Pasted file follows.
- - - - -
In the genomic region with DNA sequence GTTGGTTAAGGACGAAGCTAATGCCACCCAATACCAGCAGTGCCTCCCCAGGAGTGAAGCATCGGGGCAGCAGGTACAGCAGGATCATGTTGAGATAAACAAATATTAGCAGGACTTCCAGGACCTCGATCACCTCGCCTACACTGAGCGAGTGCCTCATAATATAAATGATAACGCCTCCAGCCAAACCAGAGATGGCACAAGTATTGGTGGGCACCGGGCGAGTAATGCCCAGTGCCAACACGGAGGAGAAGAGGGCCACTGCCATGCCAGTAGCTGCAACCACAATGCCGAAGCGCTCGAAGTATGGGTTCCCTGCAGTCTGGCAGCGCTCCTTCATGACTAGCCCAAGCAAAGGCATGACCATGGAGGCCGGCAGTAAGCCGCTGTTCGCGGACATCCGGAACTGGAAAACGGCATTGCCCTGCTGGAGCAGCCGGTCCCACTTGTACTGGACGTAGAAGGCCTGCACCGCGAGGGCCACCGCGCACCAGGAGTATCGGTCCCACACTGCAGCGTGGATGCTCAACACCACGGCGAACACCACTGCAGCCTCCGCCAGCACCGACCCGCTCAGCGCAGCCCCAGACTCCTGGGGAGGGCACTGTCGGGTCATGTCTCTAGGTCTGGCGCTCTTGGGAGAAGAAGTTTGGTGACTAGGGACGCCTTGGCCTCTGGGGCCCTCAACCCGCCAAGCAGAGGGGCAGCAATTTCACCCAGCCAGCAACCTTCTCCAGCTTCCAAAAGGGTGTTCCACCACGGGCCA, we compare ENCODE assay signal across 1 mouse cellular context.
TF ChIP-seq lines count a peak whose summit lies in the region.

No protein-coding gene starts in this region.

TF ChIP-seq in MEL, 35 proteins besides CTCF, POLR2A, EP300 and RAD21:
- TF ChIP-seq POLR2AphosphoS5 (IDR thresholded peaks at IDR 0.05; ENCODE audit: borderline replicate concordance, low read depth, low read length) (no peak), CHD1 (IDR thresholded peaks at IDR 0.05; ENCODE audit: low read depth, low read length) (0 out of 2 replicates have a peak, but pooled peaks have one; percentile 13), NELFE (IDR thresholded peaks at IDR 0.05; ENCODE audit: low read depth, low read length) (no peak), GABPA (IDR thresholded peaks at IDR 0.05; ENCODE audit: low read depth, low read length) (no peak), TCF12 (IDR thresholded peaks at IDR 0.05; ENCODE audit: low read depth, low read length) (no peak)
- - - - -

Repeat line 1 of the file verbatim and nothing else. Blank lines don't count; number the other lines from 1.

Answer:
In the genomic region with DNA sequence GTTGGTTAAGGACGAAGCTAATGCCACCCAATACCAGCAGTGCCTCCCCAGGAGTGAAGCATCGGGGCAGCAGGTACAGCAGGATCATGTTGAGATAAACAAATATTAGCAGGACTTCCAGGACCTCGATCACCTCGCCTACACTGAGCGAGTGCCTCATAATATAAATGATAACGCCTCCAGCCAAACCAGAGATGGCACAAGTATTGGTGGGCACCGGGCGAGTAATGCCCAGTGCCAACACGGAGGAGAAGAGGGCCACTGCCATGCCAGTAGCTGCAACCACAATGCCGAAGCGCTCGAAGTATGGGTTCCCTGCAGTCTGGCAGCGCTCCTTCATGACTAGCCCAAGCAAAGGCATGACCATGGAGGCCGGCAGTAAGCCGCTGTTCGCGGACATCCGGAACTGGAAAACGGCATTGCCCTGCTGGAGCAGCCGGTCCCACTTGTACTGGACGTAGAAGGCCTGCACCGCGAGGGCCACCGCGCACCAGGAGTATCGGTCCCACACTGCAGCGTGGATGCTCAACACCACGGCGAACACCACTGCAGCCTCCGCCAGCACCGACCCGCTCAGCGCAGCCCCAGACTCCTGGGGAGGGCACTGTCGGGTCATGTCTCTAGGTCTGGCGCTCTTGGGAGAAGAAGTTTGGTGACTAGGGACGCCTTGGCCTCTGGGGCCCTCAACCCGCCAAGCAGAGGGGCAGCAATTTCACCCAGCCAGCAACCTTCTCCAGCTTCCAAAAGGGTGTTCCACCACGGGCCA, we compare ENCODE assay signal across 1 mouse cellular context.